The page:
“His clothing line, Rocawear, is shot through with OTO imagery such as the ‘all seeing eye’ in a triangle, the ‘eye of Horus’ (an ancient Egyptian symbol frequently referenced in occult texts) and the head of Baphomet (the horned, androgynous idol of Western occultism).
“Some conspiracy theorists have seized on this as evidence that he is a member of a secret Masonic movement which they believe permeates the highest levels of business and government. Others take a more pragmatic view: that it is commercial opportunism, cashing in on impressionable teens’ attraction to the ‘edginess’ of occult symbolism.
“Yet OTO is much more than a marketing opportunity for attention-seeking celebs. It is a living religion, with adherents still practicing occult rituals set out by Crowley in his books.”
Jay Z, of course, denied any involvement in the occult, even though his videos and songs and his wife’s performance on stage are suffused with cryptic illusions to the Illuminati and Freemasonry.
Jay Z may want to deny all these facts, but his lyrics and songs tell us something different. “Jay Z refers to himself as Jayhovah, a variation of the Kabbalistic tetragrammaton, or the so-called divine name.” (More recently, Kanye West names his album Yeezus, which seems to be an inversion of Jesus._
Jay Z sings, “Hail Mary to the city you’re a Virgin/And Jesus can’t save you, life starts when the church ends…” Kanye West indirectly follows that concept by being crucified on the cross. The late Tupac Shakur did the same thing.
(Jewish designer Rubin Singer is the man behind Beyonce’s clothes during the Super Bowl half-time report. Singer’s grandfather “created clothes for the highest officials of the USSR, including Stalin.”)
Even editor-in-chief of Tacher/Penguin Mitch Horowitz declared that he was not impressed with Jay Z’s denial. When Jay Z wore a sweater with the phrase ‘do what thou wilt,” Horowitz declared,
“Yes, that has very deep roots in modern occult culture. The full expression is ‘Do what thou wilt shall be the whole of the Law.’ That was one of the key maxims of the British occultist Aleister Crowley. So when Jay-Z appears in a hoodie with that phrase on it in public, that’s exactly what he’s referencing.”
Aleister Crowley formulated a famous occult maxim in his work Magick to the young and eager student:
“Let the Exempt Adept first train himself to think backwards by external means as set forth here following: a) Let him learn to write backwards with either hand; b) Let him learn to walk backwards;
“c) Let him constantly watch, if convenient, cinematograph films, and listen to phonograph records, reversed, and let him so accustom himself to these that they appear natural and appreciable as a whole; d) Let him practice speaking backwards.”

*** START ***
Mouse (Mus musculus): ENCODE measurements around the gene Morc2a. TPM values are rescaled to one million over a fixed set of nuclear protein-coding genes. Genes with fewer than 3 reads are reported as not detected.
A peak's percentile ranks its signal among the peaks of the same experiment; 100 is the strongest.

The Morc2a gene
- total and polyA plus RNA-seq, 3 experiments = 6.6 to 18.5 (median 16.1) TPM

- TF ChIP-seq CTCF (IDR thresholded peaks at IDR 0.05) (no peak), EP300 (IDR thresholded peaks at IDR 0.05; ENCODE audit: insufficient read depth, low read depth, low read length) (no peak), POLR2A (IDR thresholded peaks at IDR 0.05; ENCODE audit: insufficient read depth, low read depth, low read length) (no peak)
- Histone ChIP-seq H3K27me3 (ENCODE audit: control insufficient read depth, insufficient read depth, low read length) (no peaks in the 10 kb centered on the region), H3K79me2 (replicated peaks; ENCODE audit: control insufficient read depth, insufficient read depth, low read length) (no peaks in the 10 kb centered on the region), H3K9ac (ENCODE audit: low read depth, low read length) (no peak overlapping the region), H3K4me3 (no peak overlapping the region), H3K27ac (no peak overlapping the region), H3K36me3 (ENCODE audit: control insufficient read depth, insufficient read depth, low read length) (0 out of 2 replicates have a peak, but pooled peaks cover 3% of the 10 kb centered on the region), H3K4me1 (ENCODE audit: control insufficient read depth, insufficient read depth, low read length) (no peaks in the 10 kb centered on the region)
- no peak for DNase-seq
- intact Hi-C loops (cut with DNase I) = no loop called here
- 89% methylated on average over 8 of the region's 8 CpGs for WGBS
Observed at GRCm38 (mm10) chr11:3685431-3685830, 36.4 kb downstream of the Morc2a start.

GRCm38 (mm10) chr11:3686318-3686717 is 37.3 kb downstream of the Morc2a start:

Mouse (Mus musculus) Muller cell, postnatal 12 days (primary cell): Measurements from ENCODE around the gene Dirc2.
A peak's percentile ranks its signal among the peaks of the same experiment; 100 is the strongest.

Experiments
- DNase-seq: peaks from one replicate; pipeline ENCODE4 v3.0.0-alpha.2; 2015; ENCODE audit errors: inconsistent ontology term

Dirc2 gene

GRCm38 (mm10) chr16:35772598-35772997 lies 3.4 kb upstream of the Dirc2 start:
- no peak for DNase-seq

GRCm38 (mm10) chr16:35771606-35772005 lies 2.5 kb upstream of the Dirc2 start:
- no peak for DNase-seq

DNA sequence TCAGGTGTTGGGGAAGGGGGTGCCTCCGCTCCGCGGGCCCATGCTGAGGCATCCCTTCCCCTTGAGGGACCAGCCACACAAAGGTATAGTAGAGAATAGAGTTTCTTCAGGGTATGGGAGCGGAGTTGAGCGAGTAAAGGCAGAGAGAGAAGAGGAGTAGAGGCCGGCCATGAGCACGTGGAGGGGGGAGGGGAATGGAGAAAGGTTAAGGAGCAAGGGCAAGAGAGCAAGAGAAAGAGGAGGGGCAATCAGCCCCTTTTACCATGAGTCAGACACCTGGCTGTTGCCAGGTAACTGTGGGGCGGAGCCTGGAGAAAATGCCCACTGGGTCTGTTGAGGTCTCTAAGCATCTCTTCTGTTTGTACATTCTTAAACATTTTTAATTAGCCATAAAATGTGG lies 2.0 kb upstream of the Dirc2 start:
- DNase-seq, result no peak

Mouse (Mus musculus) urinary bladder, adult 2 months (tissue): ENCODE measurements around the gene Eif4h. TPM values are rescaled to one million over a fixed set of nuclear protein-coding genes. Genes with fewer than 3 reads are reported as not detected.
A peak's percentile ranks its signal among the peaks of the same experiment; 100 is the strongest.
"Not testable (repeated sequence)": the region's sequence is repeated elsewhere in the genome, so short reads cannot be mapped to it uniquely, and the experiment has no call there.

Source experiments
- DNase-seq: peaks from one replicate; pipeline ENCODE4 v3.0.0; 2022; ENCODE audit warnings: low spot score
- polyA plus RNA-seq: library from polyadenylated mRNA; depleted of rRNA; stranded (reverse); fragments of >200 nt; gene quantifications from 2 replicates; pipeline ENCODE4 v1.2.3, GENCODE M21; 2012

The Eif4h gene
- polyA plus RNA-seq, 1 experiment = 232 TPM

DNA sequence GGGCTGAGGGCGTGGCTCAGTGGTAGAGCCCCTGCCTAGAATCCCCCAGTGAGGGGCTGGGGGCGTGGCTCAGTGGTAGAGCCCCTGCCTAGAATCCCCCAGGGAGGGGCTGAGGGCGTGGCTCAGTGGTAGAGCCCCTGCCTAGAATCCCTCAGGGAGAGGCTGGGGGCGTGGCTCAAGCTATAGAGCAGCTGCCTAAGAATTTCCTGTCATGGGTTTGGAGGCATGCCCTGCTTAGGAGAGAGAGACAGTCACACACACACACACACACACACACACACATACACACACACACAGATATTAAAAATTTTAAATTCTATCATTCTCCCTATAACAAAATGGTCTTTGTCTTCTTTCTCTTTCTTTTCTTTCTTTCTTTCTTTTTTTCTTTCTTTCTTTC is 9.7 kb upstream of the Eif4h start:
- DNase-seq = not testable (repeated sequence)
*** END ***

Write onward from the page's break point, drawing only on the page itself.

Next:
And Michael Jackson made walking backwards very popular in the 1980s with the advent of the moonwalk. Timothy Fitzpatrick of Culture Wars magazine has written an excellent article showing that modern popular music in general has its root in Freemasonry—and those who made this possible were largely Jewish or part of the Jewish matrix.
Crowley and Pop Culture
Kanye West on a cross
In other words, the sexual calculus occult nature that people like Jay Z, Rihanna, Beyonce, Kanye West and others have created for themselves was spiritually born out of Crowley’s sexual rituals and Freemasonry. Rihanna’s and Beyonce’s sexually explicit videos, in other words, are all indirect manifestations of Crowley’s vision of the sexual revolution.
Whether they like it or not, Beyonce, Rihanna and others are indirectly supporting Crowley’s work. Crowley would have been proud to give them great accolades and would have almost certainly supported their explicitly sexual videos.
It was Crowley to said that “Lust, enjoy all things of sense and rapture. Fear not that any God shall deny thee for this.” Decades later, Wilhelm Reich, the Jewish psychoanalyst who unleashed a flood of sexual ideology in the twentieth century, wrote in The Sexual Revolution:
“Sexual potency and physical vigor and beauty must become the permanent ideals of the revolutionary freedom movement.”
Little did Beyonce and others know that they would play an influential in this “revolutionary freedom movement.”
Rebecca Nicholson of the British newspaper the Guardian did not hesitate to write that Beyonce “might be an Illuminati robot…” This is not far-fetched. Adam Weishaupt, founder of the Illuminati, “created a system of ‘Seelenspionage’ that would allow him to control his adepts without their knowing that they were being controlled.”
Perhaps one of the unsuspecting Crowleyites of our time is Paulo Coelho, the Brazilian novelist whose best-selling book The Alchemist has been translated into more than 60 languages. Will Smith, in a public interview with Tarvis Smiley, declared that Coelho’s The Alchemist is one of his favorite books.
In Coelho’s autobiography The Valkyries: An Encounter with Angels, we read:
“[Coelho] liked the Beast’s ideas because they were rebellious. And very few people had ever heard them. And people are always more respectful to those who speak of things no one understands. As for the rest—Hare Krishna, Children of God, the Church of Satan, Mahrishi—everyone knew about those. The Beast [Crowley]—the Beast was just for the chosen few!”
Both Coelho and his wife “learned about sexual magic.” During one occult experiment, Coelho’s wife began to